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REGULAR PRESS BRIEFING BY THE INFORMATION SERVICE

11 September 2015

Ahmad Fawzi, Director a.i. of the United Nations Information Service in Geneva, chaired the briefing, which was also attended by spokespersons for the International Organization for Migration, the United Nations Children’s Fund, the United Nations Human Rights Council, the United Nations Conference on Trade and Development, the United Nations Refugee Agency and the World Health Organization.

Geneva Activities

The Committee on the Protection of the Rights of All Migrant Workers and Members of Their Families will today publish its concluding observations for the four States reviewed this session – Cabo Verde, Guinea, the Seychelles and Timor-Leste – on its website. The Committee closed its session in a meeting on Wednesday 9 September and UNIS had issued a round-up press release, which could be accessed here.

The Committee on Enforced Disappearances will next meet in public at 3 p.m. on Thursday, 17 September, to discuss the Convention on Enforced Disappearances with States parties, United Nations organizations and specialized agencies, Intergovernmental Organizations, National Human Rights Institutions, non-governmental organizations and civil society. The Committee would close its ninth session next Friday, 18 September. A background release with more details can be found here.

The Conference on Disarmament would next meet in public at 10 a.m. on Tuesday,
15 September, in the Council Chamber when it will hear a statement by the newly elected President of the First Committee of the General Assembly, Ambassador von Oosterom from the Netherlands. The Conference on Disarmament’s 2015 session officially concludes on 18 September.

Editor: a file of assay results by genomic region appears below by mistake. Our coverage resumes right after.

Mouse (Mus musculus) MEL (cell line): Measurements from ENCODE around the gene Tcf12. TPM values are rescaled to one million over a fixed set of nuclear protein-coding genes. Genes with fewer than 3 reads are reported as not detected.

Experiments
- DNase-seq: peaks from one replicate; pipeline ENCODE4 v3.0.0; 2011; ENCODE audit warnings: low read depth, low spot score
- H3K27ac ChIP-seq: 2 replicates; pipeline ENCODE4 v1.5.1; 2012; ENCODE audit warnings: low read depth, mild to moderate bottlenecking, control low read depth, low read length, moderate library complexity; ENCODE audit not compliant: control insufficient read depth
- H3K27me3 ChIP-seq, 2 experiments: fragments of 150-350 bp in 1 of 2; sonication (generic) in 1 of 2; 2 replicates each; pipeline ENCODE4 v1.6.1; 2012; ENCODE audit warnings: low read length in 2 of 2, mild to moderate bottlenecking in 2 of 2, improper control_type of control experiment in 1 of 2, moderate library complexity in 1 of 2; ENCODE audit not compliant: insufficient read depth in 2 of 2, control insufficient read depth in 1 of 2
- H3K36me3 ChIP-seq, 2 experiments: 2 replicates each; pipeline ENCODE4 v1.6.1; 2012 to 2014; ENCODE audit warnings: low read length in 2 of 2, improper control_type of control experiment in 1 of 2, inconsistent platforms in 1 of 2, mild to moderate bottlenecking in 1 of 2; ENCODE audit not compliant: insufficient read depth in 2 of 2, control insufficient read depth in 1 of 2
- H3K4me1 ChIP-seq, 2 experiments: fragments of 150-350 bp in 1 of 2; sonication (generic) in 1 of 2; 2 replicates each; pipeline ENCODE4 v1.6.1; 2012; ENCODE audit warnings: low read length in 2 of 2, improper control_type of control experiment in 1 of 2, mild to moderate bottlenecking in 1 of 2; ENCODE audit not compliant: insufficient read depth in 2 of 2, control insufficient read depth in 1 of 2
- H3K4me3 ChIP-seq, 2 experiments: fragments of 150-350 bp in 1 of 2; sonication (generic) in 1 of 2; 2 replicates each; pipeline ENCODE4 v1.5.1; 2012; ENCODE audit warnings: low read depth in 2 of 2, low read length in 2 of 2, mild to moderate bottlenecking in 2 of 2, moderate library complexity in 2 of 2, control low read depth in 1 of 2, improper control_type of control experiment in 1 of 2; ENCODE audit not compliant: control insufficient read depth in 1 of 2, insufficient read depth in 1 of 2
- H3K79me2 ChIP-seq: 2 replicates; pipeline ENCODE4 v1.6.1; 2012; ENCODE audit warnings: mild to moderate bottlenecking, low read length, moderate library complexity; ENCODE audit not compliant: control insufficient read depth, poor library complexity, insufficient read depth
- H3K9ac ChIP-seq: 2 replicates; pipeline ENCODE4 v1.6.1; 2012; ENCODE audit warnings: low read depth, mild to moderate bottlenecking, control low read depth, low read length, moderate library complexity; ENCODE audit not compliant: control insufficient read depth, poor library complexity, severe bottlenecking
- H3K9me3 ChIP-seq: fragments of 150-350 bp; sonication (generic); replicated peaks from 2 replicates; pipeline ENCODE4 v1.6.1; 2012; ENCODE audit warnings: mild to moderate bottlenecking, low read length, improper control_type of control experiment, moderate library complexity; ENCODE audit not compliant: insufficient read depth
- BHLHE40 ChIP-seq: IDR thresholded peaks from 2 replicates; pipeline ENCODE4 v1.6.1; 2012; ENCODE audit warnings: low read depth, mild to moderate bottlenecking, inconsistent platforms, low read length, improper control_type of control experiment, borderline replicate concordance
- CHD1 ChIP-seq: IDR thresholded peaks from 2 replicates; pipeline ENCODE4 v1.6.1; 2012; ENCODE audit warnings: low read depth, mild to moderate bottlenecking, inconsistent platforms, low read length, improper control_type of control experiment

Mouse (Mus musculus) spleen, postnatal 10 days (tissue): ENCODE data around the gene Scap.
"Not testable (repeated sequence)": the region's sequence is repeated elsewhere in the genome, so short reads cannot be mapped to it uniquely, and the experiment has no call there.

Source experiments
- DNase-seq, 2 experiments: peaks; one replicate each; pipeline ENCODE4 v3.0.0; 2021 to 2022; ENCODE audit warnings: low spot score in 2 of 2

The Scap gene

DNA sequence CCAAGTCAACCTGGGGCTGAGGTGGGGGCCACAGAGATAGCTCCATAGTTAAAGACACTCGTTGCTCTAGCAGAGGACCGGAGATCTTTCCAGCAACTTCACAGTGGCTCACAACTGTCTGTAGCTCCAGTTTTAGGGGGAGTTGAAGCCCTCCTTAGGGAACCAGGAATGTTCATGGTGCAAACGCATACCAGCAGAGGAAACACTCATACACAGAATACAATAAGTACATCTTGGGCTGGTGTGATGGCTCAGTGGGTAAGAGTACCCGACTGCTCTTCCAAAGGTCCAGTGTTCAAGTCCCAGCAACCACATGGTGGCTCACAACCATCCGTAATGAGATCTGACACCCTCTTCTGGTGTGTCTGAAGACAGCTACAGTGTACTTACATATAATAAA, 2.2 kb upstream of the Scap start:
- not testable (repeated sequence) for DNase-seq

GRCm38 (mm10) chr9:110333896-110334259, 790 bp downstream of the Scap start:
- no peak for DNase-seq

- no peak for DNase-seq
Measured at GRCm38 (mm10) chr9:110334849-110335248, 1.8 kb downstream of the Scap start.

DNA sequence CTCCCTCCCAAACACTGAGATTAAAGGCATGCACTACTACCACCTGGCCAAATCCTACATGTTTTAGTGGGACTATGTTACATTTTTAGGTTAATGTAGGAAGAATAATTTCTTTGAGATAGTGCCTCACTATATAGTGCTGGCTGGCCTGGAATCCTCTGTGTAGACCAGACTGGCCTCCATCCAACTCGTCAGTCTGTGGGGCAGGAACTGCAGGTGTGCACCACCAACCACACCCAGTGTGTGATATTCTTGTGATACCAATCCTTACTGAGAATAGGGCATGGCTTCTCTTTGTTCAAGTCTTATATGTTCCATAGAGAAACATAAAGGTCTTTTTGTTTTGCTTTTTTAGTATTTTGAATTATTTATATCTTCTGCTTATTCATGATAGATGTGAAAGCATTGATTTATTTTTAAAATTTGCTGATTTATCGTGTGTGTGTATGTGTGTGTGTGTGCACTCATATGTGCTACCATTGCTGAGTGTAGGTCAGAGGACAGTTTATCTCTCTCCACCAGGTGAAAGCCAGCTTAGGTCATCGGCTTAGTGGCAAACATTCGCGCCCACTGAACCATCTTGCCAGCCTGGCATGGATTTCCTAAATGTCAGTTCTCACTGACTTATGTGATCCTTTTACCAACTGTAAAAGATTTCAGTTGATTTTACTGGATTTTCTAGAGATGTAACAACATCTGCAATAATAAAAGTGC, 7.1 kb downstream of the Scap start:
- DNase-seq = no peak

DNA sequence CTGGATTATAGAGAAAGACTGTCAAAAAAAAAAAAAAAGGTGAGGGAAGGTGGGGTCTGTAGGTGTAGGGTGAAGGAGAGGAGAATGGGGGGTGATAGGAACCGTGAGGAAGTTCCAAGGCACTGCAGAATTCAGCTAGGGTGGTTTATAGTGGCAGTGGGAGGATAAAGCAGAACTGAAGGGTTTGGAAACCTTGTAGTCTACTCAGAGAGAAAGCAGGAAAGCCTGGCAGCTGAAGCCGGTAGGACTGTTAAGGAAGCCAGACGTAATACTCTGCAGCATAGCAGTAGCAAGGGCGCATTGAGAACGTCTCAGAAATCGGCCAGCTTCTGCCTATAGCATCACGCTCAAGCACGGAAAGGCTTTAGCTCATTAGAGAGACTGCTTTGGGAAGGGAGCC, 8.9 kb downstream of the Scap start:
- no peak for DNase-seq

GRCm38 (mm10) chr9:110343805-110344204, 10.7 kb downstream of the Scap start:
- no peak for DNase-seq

The Committee on the Rights of the Child would begin its seventieth session on Monday, 14 September, at Palais Wilson in Geneva. The Committee would review nine country reports during the session: United Arab Emirates, Bangladesh, Kazakhstan, Poland, Brazil, Chile, Timor-Leste, Madagascar and Cuba. A background press release was available here.

The United Nations Human Rights Council would start its thirtieth regular session at
9 a.m. on Monday, 14 September in Room XX of the Palais des Nations. The session would last for three weeks, until Friday, 2 October. More information can be found in the summary of Human Rights Council spokesperson Rolando Gomez’s briefing and in the UNIS background press release here.

Catherine Huissoud, for the United Nations Conference on Trade and Development (UNCTAD) announced that UNCTAD Secretary-General Mukhisa Kituyi would give a press conference proposing four new action packages to eradicate global poverty, contained in the Report of the Secretary-General of UNCTAD to UNCTAD XIV. The press conference would take place on Monday, 14 September at 12.30 p.m. Press Room 1, and the new report would be sent out to the media by email today, she noted.

The United Nations Institute for Training and Research (UNITAR) would hold a press conference on Thursday, 17 September at 11 a.m. in Press Room 1 on the subject of the International Forum on Public-Private Partnerships for Sustainable Development. The unique forum, to be held in Annemasse from 29 to 30 October 2015, would explore how public-private partnerships could serve as a tool to achieve sustainable development locally. The following people would be speaking: Ms. Elisabeth Laurin, Permanent Representative of France to the United Nations Office in Geneva, Ms. Sally Fegan-Wyles, United Nations Assistant Secretary-General, Executive Director of UNITAR, and Mr. Christian Dupessey, President of the Urban Agglomeration of Annemasse and Mayor of Annemasse.

Syria

On behalf of the Special Envoy of the Secretary-General for Syria, Mr. Staffan de Mistura, Mr. Fawzi said he would like to clarify recent comments made by the Envoy regarding the refugee situation in Europe.